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India’s Indigenous Lunar Mission Chandrayaan-2 Is Set To Land Near The South Pole In 2019

India’s Indigenous Lunar Mission Chandrayaan-2 Is Set To Land Near The South Pole In 2019

Disha Misal

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One of the most anticipated projects of the Indian space industry is undisputedly the Chandrayaan-2. A decade after India’s first attempt to study moon with Chandrayaan-1, ISRO will launch its second version on January 31 2019.

In this article, we list down the reasons why the upcoming Chandrayaan 2 will be a remarkable milestone for India.

How Is This Lunar Mission Different From Chandrayaan-1?

Although Chandrayaan-2 is a follow-up of Chandrayaan-1 mission, both had different objectives. Chandrayaan-1 had only orbited the moon, did not land on it. Hence, it did not have a rover in its mission. Chandrayaan-2 is a combination of a rover, lander and an orbiter. The orbiter will orbit around the moon and perform the objective of remote sensing the moon.The mission will carry a six-wheeled rover that will move around the landing site in semi-autonomous mode as decided by the ground commands. The instrument on the rover will collect the data from the lunar surface and send back data, which will be useful for analysis of the lunar soil.  Also, unlike Chandrayaan-1’s moon Impact Probe, the Vikram lander of Chandrayaan-2 will make a soft landing, deploy the rover, and perform some scientific activities such as checking for the presence of water ice on the moon.

Why Is It So Special?

There are broadly two key features that play a major role in making this mission stand out among other moon missions:

First rover: This is the very first time that India is going to land a rover on the Moon, or any other celestial surface for that matter. This is also India’s first attempt in developing a lander. Besides China’s Chang’e-4 soft landing to the Moon, no other country achieved a successful landing at the place where Chandrayaan-2 is planned to land at the South Pole.

The site: The landing site of Chandrayaan-2 is at the south pole of the moon. The site is above 70 degree latitude and no satellite in the world has ever reached this place. What is so significant about this site is that the area remains in shadow is much larger at this pole, and also because of the presence of water ice. On the other hand, the pole also has places with permanent sunlight. Sending a rover here would give us insights on both, the darkness regions as well as the sunlight regions. Although there have been attempts of studying this area from space, no rover has ever landed at this unexplored site. The pole is also a home to the Cabeus crater, where LCROSS impacted in 2009, as well as the Aitken Basin, which contains impact melt that will allow scientists to unambiguously determine the basin’s age, plus Shackleton crater, the region touted as the perfect place for future outposts and huge telescopes. The south pole contains mountains such as Epsilon Peak which is taller than any mountain found on earth.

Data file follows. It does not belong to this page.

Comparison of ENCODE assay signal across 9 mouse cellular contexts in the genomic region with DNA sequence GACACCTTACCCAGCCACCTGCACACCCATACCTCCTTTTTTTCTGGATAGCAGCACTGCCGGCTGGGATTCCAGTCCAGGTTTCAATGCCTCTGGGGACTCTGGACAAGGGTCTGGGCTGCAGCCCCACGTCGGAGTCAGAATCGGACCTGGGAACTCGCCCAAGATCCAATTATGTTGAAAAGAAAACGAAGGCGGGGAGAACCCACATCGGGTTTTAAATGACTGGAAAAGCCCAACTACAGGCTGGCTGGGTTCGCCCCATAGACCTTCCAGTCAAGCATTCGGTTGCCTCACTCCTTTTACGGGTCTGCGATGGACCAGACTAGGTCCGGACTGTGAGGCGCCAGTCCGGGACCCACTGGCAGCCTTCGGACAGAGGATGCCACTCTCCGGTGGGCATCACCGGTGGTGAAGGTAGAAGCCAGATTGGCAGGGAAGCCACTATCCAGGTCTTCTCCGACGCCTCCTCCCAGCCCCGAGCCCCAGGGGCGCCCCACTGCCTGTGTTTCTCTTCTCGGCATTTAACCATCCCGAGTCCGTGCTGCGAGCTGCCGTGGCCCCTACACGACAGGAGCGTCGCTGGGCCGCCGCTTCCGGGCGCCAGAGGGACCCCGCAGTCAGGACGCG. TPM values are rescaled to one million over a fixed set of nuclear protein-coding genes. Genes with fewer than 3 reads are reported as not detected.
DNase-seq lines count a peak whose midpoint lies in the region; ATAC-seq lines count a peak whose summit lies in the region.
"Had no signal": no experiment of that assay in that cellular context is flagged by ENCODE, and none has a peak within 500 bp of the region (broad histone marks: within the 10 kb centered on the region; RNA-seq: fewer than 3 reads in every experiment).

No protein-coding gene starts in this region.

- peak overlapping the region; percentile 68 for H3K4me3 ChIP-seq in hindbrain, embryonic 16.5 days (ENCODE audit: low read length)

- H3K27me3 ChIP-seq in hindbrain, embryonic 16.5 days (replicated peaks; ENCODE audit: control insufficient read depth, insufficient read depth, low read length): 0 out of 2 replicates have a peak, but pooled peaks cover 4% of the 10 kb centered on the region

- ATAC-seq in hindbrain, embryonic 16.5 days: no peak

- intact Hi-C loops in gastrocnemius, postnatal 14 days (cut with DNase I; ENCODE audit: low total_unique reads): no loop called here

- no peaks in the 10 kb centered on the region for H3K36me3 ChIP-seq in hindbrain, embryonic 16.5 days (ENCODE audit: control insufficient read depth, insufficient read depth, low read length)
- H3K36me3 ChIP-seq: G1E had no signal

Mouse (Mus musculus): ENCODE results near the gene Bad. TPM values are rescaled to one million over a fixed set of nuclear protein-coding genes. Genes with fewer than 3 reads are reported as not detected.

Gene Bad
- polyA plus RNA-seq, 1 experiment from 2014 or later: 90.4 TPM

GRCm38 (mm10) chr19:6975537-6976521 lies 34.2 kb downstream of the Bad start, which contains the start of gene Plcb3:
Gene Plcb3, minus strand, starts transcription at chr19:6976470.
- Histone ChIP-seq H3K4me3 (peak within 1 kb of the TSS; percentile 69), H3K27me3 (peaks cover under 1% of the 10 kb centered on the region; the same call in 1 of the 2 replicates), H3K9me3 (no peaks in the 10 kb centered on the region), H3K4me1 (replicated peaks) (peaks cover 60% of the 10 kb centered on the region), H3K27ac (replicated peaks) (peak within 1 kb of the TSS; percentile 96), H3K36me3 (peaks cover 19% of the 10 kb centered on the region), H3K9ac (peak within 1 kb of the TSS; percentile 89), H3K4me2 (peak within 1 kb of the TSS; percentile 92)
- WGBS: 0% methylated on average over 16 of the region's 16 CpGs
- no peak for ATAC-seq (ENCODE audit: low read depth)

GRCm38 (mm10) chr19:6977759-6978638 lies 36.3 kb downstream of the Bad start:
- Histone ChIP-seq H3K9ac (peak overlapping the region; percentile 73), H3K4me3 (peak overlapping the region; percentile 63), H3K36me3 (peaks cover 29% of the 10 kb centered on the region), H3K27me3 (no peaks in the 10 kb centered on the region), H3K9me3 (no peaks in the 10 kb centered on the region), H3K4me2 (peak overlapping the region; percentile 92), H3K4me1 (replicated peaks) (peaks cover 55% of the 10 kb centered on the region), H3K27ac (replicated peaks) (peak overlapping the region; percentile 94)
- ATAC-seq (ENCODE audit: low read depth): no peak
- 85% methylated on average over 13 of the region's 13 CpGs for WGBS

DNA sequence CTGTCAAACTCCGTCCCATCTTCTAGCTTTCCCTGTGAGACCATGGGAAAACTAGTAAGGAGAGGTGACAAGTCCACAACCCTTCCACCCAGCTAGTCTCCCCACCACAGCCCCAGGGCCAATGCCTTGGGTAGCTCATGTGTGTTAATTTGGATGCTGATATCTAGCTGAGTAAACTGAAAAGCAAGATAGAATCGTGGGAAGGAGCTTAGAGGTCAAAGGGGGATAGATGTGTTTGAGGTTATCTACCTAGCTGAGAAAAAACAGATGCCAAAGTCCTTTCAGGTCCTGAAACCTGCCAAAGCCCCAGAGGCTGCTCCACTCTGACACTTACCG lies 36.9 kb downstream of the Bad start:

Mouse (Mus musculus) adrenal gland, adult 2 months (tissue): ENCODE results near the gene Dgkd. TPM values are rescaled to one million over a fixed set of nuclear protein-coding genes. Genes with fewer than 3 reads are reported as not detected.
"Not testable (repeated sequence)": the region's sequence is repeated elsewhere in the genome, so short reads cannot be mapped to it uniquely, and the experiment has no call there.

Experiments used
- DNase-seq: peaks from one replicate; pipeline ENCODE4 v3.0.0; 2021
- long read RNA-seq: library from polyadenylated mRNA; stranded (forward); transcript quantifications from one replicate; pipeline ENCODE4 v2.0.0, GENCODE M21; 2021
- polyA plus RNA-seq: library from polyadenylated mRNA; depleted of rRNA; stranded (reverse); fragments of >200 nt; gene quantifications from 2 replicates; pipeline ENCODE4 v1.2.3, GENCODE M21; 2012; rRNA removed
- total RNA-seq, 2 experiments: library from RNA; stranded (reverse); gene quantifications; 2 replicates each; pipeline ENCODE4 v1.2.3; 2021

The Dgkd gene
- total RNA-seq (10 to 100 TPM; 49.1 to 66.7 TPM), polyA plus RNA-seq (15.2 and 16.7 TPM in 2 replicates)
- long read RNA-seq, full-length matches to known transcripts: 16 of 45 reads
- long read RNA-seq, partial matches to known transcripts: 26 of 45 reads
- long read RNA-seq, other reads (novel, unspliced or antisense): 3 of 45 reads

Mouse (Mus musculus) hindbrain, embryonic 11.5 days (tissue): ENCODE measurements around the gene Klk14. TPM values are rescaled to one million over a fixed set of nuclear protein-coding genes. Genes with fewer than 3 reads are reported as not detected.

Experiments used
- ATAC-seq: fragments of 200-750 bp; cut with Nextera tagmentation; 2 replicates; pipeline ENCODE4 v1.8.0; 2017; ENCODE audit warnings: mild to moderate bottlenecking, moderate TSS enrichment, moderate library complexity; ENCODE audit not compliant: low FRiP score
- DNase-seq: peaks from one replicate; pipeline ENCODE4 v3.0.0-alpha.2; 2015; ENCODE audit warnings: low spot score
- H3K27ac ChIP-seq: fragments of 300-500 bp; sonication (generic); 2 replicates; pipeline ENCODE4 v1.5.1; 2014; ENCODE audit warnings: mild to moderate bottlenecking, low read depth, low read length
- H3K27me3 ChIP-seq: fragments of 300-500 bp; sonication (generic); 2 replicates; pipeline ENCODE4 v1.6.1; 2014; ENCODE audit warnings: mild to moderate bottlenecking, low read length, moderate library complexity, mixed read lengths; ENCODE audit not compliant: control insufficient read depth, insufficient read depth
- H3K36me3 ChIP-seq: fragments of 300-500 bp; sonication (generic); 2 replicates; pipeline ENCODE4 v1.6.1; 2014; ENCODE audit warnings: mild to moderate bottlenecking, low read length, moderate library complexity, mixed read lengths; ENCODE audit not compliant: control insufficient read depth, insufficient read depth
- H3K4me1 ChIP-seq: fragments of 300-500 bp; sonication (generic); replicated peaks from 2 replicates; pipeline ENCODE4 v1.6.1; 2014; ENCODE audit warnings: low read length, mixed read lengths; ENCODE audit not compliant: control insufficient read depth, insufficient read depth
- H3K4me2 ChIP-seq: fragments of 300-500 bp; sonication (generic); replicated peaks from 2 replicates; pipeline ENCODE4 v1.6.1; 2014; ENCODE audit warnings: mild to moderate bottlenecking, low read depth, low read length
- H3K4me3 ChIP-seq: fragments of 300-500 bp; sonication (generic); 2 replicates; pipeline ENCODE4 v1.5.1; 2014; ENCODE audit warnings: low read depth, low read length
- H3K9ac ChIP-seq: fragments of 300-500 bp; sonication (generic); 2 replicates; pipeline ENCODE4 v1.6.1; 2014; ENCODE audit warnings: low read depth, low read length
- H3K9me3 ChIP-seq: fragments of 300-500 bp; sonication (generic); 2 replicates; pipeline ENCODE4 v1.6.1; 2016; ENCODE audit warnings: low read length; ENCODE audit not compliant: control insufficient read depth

Vikram: The lander of Chandrayaan-2 called Vikram, will detach from the orbiter and descend into a lunar orbit of 30 km x 100 km (19 mi x 62 mi) using its 800 N (180 lbf) liquid main engines. It will then perform a comprehensive check of its on-board systems before attempting to land on the lunar surface.

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ISRO is making an engine which will make it easier for scientists to control land a spacecraft on the moon surface. ISRO had created a man-made crater in order to simulate the moon surface. The payloads will collect scientific information on lunar topography, mineralogy, elemental abundance, lunar exosphere and signatures of hydroxyl and water-ice.

Chandrayaan-2 landing site.

Key Challenges For This Lunar Mission

More than 50 missions to the moon have failed, including Apollo 13. The mission was initially planned in 2013, but it faced many challenges because of which it has been now finally scheduled to launch in 2019.

Soft landing: Soft landing challenges can cause ISRO a delay in executing this mission. The site at which it is determined to land has many craters, hence it is difficult to land. Earlier this year, the lander had trouble with throttling. “The lander was developing vibrations at the time of re-throttling. The problem appears to be with the thrusters,” a senior level official at ISRO had said.

Russia Lander plan went kaput: There was a deal with the Russian Space agency to launch Chandrayaan-2, where Russia was supposed to make the lander and India was supposed to make the orbiter and the rover. But since Russia had to postpone because of some issues, ISRO decided to build the lander, along with the rover and the orbiter.

Fifth liquid engine: One of the major challenge was the integration of the fifth liquid engine to manage the additional load of the lander which now has to orbit the Moon, lander legs, rover integration, modified harness, and so on. The fifth engine had failed a heat test. It also had extended solar panels at about 350 meters, which was casting a shadow on the rover and would have caused a problem getting solar charged as soon as it lands.


Chandrayaan-2 will open up new opportunities for new tech and scientific achievements for India. There will be many experiments and test plans for the moon mission. Considering the exotic site at which the the rover is going to land, it is sure that the mission is going to give the world some very deep discoveries.

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